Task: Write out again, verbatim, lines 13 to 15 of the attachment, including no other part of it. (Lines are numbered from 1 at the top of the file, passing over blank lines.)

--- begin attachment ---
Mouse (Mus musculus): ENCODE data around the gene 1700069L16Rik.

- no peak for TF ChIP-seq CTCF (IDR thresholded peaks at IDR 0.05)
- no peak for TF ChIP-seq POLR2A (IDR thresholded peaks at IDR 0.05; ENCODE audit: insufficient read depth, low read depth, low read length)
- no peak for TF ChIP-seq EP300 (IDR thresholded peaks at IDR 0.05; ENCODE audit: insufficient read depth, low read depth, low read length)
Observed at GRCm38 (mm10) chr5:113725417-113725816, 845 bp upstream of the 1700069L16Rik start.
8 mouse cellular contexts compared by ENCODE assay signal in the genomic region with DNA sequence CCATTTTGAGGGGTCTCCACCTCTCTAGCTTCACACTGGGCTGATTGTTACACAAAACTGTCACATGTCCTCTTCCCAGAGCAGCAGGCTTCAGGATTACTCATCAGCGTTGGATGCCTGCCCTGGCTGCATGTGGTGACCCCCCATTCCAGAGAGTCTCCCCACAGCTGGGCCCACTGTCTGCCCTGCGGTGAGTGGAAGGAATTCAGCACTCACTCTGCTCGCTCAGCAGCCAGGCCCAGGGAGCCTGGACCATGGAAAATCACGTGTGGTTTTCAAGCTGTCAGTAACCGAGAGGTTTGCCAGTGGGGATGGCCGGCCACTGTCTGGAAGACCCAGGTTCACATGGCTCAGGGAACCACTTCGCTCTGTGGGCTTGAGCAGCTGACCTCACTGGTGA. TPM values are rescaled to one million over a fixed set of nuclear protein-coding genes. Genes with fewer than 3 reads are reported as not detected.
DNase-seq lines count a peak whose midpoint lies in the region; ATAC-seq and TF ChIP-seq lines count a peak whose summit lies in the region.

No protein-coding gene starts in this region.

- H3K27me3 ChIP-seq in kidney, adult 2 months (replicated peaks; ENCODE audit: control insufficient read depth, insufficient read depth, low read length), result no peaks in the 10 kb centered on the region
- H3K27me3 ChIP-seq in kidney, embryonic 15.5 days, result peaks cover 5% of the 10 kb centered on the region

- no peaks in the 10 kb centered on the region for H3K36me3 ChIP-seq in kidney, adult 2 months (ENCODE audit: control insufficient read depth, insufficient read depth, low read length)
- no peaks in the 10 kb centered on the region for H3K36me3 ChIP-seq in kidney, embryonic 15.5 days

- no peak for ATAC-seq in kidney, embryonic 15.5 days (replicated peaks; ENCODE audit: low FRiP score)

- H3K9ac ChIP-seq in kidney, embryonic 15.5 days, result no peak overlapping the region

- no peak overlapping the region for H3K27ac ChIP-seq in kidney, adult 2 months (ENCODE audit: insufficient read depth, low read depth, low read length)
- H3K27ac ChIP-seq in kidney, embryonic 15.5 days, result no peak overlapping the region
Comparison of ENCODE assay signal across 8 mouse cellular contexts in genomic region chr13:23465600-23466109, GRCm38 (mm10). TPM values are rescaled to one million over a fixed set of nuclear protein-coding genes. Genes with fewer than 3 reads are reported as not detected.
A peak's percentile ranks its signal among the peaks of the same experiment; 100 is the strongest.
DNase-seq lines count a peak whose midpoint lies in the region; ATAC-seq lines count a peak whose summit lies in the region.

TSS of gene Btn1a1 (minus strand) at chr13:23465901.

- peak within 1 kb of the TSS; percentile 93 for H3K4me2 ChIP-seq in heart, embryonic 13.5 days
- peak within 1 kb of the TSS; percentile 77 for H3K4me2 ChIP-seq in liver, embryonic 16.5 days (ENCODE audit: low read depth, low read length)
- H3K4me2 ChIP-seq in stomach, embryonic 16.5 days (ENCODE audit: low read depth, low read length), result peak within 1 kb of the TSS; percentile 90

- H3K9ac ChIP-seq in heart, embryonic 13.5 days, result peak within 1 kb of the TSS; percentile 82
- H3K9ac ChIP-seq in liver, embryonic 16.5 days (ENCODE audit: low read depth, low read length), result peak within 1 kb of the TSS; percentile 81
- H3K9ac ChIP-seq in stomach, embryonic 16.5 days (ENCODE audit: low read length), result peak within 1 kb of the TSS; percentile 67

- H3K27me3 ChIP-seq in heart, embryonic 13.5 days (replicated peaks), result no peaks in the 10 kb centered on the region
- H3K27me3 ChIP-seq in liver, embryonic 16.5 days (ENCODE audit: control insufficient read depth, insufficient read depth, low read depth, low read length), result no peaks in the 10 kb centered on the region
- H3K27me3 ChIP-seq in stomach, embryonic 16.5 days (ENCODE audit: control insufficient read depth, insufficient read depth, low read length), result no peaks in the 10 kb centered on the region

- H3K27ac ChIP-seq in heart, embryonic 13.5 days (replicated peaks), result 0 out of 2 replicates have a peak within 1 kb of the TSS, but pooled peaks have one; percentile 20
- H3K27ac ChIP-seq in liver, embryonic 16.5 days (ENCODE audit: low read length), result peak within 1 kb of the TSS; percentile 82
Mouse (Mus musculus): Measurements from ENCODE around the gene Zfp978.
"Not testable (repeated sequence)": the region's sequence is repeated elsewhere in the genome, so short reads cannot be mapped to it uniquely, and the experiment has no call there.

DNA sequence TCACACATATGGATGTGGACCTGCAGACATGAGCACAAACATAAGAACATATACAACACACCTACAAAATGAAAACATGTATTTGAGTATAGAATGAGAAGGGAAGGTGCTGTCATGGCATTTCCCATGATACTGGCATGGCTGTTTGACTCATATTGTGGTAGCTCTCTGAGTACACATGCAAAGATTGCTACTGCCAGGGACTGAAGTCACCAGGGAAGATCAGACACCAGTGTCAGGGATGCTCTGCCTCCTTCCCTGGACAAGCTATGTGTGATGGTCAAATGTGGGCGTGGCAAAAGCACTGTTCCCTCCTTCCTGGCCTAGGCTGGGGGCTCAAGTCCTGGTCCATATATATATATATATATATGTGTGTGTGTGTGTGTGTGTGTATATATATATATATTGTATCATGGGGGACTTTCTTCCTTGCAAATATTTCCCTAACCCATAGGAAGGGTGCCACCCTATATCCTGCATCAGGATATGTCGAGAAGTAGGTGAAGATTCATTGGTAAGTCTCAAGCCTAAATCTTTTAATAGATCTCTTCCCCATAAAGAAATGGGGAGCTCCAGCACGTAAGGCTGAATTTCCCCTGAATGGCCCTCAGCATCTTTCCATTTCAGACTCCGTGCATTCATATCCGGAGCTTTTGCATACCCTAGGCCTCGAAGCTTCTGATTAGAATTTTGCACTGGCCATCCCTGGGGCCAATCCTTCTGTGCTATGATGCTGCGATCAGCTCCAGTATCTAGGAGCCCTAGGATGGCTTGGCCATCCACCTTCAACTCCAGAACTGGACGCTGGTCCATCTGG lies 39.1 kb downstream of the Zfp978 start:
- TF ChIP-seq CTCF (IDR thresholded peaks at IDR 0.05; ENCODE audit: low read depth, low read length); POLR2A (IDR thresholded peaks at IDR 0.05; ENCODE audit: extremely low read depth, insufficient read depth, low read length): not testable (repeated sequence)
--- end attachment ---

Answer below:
- no peak for ATAC-seq in kidney, embryonic 15.5 days (replicated peaks; ENCODE audit: low FRiP score)

- H3K9ac ChIP-seq in kidney, embryonic 15.5 days, result no peak overlapping the region

- no peak overlapping the region for H3K27ac ChIP-seq in kidney, adult 2 months (ENCODE audit: insufficient read depth, low read depth, low read length)